The circle of caring – from the Edmonton Sun Sept. 21
My newspaper mentor, hero and the gentleman who co-authored my book, Jim Taylor, has given me wonderful advice over 30 years. One, he stressed in that voice that tells you he’s not messing around, is writing about family members.
“Only do it when you absolutely have to, said Jim, who penned more than 7,500 newspaper columns and radio scripts. “But, for heaven’s sake, don’t make a habit of it.”
While I respect and understand Jim’s point, I’m going to break the rule. Because I want to make a meaningful point.
My wife and I have three grandsons: Nicholas, 14, Christopher 2, and Matthew who just turned one.
I’m sure Christopher and Matthew and I will experience some pretty cool things as they get older — just like Nic and I have.
I’m a pretty proud grandfather of all the great things Nic does: student, hockey player, soccer player, karate, the first-ever junior conductor on Fort Edmonton’s iconic steam train, and voicing Challenge Insurance radio commercials for the last four years.
We’re adding another line on his resume: participate in a documentary film on disability.
Say hello to my good friend Heidi Janz, a noted playwright who is now a film writer and director, with Eva Cholmers. Their first film, We Regret To Inform You, is about Heidi — who lives with cerebral palsy — and her journey with the federal government over benefits she rightly deserved. The film opened some eyes and, more importantly, minds. It also won awards.
“Eva and I had just begun talking about whether or not we wanted to pursue doing a second short documentary together, given that our first film had garnered quite a bit of attention and won a couple of major awards,” Heidi said. “We both figured that, if we did want to collaborate of a second film, it would probably be wise to do it while we were ‘on a roll.’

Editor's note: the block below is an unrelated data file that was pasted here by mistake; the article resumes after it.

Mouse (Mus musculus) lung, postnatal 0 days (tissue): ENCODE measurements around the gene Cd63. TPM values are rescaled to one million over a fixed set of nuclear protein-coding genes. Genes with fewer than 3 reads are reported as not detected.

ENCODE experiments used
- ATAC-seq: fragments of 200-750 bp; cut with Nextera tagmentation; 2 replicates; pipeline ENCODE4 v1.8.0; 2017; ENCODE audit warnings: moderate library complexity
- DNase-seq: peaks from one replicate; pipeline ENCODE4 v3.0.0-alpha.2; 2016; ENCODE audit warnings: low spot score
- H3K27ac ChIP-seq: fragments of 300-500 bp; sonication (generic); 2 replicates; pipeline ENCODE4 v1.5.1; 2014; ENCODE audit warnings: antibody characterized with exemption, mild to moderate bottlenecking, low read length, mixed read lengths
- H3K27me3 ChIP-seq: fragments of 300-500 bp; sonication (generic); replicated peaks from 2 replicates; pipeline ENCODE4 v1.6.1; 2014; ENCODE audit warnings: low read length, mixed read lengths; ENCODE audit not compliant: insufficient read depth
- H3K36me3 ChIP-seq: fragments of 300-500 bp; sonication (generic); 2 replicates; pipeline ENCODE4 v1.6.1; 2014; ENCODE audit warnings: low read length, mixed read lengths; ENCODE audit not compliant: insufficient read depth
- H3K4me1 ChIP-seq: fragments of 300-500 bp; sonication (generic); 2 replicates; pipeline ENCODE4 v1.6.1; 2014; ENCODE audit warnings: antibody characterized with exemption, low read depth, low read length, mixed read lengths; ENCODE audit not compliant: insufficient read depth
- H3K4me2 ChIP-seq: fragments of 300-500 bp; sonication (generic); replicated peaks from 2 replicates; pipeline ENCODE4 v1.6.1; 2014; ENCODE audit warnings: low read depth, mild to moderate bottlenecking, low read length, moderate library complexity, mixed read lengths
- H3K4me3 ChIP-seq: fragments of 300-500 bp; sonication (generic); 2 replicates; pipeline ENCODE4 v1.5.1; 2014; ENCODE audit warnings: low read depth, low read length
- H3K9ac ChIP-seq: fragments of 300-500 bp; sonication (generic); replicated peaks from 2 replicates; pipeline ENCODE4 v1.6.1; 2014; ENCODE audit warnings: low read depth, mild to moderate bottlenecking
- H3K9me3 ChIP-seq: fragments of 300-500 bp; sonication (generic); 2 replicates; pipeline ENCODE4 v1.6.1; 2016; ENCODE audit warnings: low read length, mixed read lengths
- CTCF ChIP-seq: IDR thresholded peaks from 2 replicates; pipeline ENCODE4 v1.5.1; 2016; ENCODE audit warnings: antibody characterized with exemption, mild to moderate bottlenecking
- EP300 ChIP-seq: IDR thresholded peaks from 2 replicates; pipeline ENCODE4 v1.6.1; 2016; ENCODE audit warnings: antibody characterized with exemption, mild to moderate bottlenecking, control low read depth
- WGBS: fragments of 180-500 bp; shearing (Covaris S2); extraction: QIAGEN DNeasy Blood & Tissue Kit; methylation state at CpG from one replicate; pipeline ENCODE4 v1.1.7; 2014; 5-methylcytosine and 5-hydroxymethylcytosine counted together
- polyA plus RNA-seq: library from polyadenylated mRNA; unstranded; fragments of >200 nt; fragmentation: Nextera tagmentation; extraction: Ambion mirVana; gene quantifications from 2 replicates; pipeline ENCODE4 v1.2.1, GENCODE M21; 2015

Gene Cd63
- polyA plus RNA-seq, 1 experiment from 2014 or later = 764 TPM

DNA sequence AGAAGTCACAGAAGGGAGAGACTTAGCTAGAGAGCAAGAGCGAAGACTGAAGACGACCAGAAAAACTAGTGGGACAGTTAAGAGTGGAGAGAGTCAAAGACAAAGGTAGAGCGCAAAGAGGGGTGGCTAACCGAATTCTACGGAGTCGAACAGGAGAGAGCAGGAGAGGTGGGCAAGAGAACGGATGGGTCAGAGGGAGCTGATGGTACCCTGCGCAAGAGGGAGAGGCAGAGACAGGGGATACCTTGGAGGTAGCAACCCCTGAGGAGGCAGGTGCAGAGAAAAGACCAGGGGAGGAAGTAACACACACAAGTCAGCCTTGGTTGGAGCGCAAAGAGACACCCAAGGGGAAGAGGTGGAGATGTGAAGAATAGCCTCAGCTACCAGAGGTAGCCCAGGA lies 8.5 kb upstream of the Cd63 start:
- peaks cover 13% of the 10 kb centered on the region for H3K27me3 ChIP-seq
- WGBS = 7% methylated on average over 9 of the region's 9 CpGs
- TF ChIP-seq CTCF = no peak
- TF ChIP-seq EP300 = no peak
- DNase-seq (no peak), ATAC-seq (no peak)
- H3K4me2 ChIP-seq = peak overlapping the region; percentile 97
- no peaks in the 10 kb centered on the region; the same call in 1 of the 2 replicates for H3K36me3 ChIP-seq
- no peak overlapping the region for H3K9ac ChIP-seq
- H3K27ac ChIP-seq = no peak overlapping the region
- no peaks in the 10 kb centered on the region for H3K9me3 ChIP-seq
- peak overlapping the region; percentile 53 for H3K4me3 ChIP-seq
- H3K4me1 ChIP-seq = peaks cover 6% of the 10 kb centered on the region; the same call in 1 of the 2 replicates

So Not a One-Way Street was thought of and went into production with funding from Bravo Fact.
Heidi’s idea: to tell stories of people with disabilities as caregivers of other family members who aren’t disabled.
I live with cerebral palsy but I’ve been blessed to be able to share with Nic.
Heidi and Eva picked three families to show how people with disabilities are providing a daily role of caring for others. Nic and I were honoured and humbled to be asked to be one of the families featured.
Through the co-operation of Kevin Shagiec at Challenge Insurance and Jonathon Hector of Corus Radio, Heidi and Eva took a film crew into 630 CHED and filmed Nic voicing a commercial.
They also have footage of Nic and I in out condo editing video, a hobby we both have.
Now, it’s showtime. The premier of “Not a One-Way Street” hits the big screen Sept. 28 — next Thursday — from 6:30 – 8:30 p.m. on the U of A campus. Following the film there will be a panel discussion. You never know who might be on the panel.
“If seeing this film causes even one viewer to rethink their assumption that people with disabilities can ONLY be recipients of care, and NEVER caregivers, I feel like we’ll have accomplished what we set out to do in making this film,” said Heidi.
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